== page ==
However, I would find it weird to hear anything called a "purse" that didn't have some form of top closure. I don't think I'd ever call an open-top tote bag a "purse." I also think there's a limit on size. I have this bag and at half the size you might call it a purse but I never think of it as one.
posted by praemunire at 1:05 AM on July 12 [2 favorites]


To echo beej's answer, the use of the word 'purse' to mean something large with a shoulder strap seems to be largely North American. Purses in the UK are smaller (more of a large wallet), carried inside a larger bag, and just contain money and plastic cards. You might also carry a separate coin purse.
posted by pipeski at 2:55 AM on July 12 [1 favorite]


purse/handbag/pocketbook to me is whatever baggish item i am using to carry the stuff i need with me when i am Outside, such as wallet, phone, metrocard, keys, water bottle, extended levels of ID, etc. it's not usually a shoulder bag or a clutch or anything like that but no matter what kind of bag is doing the holding, its purpose is to be purselike.
posted by poffin boffin at 5:19 AM on July 12 [1 favorite]


On gender presentation: I am in the US and have a nice leather satchel that's big enough for a wallet and a paperback, and although I'm commonly (incorrectly) perceived to be a woman, it's almost always referred to as my "bag" by others ("I love your bag"/"your bag is open” etc.). Perhaps "purse" really is just that out-of-favor? But I like to think that its neutral-to-masc aesthetic is influencing their choice of noun despite my body-type.
posted by teremala at 5:26 AM on July 12 [1 favorite]


I am surprised that some people are lumping pocketbooks in with purses. A pocketbook is a form of wallet, not a form of purse, IMHO. Specifically the longer, ladies sized wallet that would hold a chequebook flat, along with slots for credit cards, maybe a zippered change compartment, etc - not a fold over wallet like men use. But maybe that's a canadian usage?
posted by jacquilynne at 5:28 AM on July 12 [3 favorites]


There’s a whole episode of Friends about this where Joey wants to carry a bag and gets shunned because it’s too feminine or something.

Bags get less gendery as you get closer to universities and campuses where everyone needs to carry stuff around, but you still generally don’t call a man’s bag a purse.
posted by SaltySalticid at 5:31 AM on July 12


I share jacquilynne's understanding of pocketbooks from the Midwest. They might have a wrist strap and I understand people call very similar things "clutches", but when you start adding phone pockets or a longer strap, it's not just a pocketbook anymore.
posted by teremala at 5:35 AM on July 12


Also, as an aside, I've never heard an actual human being in real life call any of the above bags a "murse". That term seems to be exclusive to gender-panicking newspaper columnists. The actual "masc" terms would be either "messenger bag" or "satchel", regardless of whether that accurately describes the bag in question.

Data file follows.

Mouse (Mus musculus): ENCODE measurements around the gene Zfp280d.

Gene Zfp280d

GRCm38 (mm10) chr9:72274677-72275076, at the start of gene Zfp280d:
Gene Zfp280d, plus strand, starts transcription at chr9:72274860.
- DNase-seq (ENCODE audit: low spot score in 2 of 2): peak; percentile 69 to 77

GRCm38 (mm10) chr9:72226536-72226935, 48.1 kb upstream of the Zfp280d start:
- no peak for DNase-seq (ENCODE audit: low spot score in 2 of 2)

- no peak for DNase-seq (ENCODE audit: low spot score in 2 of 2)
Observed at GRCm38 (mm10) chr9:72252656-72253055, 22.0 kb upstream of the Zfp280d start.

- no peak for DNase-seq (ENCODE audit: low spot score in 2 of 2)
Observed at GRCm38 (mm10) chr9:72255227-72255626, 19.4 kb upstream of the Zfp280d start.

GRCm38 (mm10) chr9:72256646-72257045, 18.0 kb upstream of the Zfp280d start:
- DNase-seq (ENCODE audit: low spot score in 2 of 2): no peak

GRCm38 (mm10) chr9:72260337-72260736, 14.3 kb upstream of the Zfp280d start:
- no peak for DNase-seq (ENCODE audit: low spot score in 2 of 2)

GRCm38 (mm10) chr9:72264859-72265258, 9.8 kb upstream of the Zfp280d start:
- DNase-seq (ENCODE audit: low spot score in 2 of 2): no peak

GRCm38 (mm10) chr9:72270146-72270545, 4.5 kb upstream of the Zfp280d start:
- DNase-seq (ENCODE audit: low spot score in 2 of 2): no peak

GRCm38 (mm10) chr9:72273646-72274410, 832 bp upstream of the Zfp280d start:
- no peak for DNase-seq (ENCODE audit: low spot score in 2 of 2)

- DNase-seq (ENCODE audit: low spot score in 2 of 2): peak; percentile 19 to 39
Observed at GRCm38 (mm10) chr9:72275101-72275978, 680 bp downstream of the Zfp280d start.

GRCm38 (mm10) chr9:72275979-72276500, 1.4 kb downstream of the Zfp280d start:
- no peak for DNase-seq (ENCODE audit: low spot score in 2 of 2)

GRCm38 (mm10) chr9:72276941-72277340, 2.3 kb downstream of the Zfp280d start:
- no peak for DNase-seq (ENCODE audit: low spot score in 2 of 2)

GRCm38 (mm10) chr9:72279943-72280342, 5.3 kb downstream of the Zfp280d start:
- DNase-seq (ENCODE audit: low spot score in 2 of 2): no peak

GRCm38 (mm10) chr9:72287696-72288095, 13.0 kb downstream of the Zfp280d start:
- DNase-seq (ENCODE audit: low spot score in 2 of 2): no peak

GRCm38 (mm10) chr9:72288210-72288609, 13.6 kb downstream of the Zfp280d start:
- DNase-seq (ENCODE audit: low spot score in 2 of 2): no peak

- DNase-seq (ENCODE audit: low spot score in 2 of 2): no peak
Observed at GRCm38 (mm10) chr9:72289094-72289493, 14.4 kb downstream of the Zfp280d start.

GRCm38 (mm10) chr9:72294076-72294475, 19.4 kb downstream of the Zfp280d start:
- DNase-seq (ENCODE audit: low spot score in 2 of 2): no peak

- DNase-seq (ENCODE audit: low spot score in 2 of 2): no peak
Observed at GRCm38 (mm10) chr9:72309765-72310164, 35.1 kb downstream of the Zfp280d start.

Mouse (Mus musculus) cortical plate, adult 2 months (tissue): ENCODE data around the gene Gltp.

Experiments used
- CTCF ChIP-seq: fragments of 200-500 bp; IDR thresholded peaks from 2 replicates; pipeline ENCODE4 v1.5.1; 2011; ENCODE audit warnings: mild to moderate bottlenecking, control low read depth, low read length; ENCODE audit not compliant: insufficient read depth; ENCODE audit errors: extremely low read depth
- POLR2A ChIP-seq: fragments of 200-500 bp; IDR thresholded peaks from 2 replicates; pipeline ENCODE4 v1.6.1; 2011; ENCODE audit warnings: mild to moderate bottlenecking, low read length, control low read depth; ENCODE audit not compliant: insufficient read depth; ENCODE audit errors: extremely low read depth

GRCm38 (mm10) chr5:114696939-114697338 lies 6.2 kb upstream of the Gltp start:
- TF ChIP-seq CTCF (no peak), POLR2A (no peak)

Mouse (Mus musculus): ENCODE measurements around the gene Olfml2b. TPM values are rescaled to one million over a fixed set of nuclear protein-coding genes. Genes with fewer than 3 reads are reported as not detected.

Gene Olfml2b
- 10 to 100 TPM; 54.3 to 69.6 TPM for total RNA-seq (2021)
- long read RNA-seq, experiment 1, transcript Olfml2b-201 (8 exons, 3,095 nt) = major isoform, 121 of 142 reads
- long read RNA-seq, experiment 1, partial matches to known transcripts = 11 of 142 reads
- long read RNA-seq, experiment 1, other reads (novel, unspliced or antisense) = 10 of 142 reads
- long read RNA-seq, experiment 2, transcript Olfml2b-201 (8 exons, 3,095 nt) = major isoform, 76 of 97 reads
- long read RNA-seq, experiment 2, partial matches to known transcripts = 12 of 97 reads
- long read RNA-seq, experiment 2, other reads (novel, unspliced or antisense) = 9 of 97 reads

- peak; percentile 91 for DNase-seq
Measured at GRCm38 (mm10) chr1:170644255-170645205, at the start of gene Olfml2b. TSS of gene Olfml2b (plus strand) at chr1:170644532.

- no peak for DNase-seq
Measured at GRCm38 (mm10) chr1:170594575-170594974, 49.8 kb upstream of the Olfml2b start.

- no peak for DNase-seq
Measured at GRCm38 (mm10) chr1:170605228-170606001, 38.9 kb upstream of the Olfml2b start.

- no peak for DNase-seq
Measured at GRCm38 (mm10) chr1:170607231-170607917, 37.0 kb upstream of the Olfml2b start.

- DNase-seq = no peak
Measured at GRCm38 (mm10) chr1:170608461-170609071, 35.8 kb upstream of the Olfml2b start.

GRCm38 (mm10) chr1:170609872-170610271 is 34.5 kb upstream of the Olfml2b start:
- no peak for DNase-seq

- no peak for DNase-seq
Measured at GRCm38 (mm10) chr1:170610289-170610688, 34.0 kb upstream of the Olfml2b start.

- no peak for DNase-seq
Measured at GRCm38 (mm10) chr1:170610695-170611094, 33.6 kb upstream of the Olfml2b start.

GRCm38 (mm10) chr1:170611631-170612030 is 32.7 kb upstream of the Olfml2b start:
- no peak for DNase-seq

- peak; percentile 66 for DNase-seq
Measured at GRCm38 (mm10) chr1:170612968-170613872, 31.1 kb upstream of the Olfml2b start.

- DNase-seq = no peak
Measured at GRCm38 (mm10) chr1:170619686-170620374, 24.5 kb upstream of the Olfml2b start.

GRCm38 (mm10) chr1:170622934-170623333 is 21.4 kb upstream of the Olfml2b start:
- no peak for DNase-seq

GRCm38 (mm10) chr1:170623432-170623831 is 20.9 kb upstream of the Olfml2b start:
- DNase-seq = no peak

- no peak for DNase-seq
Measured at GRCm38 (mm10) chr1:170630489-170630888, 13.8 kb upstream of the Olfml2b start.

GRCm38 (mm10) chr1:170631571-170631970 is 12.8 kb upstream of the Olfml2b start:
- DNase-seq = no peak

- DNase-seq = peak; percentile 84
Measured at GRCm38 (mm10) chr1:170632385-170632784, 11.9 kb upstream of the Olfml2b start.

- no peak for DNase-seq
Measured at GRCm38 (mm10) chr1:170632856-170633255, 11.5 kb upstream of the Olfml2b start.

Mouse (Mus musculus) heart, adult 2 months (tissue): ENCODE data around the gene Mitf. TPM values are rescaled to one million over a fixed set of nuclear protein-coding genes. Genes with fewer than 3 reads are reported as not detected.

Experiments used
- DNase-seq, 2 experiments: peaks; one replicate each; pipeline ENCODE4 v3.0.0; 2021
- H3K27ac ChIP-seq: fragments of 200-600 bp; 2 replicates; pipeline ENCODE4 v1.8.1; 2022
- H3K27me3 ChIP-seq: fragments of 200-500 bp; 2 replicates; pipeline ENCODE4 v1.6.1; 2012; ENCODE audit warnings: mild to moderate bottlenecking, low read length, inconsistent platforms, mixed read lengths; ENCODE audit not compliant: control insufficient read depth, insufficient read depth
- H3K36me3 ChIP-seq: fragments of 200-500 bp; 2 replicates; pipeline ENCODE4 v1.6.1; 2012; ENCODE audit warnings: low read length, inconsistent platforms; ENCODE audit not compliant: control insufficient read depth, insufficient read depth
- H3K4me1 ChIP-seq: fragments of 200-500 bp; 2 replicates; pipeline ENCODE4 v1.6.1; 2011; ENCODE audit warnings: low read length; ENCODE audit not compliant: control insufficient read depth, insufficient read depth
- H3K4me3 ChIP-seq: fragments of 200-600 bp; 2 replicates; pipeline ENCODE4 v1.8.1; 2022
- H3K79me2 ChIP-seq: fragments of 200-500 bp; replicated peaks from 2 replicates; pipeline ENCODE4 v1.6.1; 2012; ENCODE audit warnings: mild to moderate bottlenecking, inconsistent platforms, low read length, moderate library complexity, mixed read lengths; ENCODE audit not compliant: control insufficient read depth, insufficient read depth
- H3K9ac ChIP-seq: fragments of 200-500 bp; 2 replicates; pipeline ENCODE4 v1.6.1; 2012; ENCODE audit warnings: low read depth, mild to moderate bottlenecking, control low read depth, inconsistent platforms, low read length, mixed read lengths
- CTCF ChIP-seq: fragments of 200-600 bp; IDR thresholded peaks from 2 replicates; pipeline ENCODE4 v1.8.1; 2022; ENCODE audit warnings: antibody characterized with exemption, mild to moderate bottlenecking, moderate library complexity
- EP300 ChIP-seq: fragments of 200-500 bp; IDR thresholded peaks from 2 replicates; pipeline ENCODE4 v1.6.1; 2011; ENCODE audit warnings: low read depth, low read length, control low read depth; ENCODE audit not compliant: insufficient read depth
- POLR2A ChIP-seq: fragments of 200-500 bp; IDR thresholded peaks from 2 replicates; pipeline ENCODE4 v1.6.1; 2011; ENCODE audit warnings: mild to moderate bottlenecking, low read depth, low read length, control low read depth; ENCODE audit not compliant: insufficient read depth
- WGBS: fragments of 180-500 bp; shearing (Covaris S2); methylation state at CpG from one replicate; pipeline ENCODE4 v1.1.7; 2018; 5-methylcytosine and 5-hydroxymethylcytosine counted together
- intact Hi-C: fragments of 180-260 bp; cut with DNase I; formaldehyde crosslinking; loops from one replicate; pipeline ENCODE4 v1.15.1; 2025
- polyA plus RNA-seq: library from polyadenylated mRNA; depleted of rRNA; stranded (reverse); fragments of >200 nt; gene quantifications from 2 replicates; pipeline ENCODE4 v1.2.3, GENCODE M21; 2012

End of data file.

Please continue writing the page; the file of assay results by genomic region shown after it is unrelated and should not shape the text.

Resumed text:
posted by tobascodagama at 5:58 AM on July 12


I've never heard an actual human being in real life call any of the above bags a "murse"...

I carry a purse and at least once a week someone calls it a murse.

To me, the "problem" with the word purse is that when men started carrying small shoulder bags (because practical!), the derogatory word murse was coined (man-purse). Men viewed this as wrong or wimpy -- "It's just a bag!" -- and of course men always have to have their own way so instead of men being fine with carrying a purse, the word purse started leaving the lexicon and instead, even things that were unequivocally a purse being carried on a woman's shoulder was now just being called a bag.

The item became "non-gendered", which is great, but it did so via patriarchy, which is bad.

I carry one of these or these with me whenever I am outdoors (I have multiples colors of each style). To me, they are absolutely purses and whenever a man tries to tease me and calls mine a murse, I say something like, "We didn't start calling pants wants when women started wearing them. Just call it a purse. It's an object. It doesn't need a gender."

Note that I am Canadian. I see many people carrying Freitag bags around (the manufacturer of my bags), but I have yet to see another man carrying the Masikura or Ottendorfer models, presumably because they're considered feminine, which is unfortunate.

I started carrying a purse out of necessity after a stroke. I pre-fill each bag with the same contents (keys, money, etc), so that I only ever have to remember one object when I leave as my memory has plummeted and I couldn't remember where I'd put anything. But, I wish I'd started carrying one earlier. Purses are awesome.

Regarding which shoulder and such, watch the video at the bottom of my first link. It shows 4 different ways the same purse can be held -- hanging on shoulder, cross-body at your side, cross-body on your back, in hand (with strap removed or put inside). Same bag; always a purse (though without a strap, it'd technically be a clutch, a subset of purse).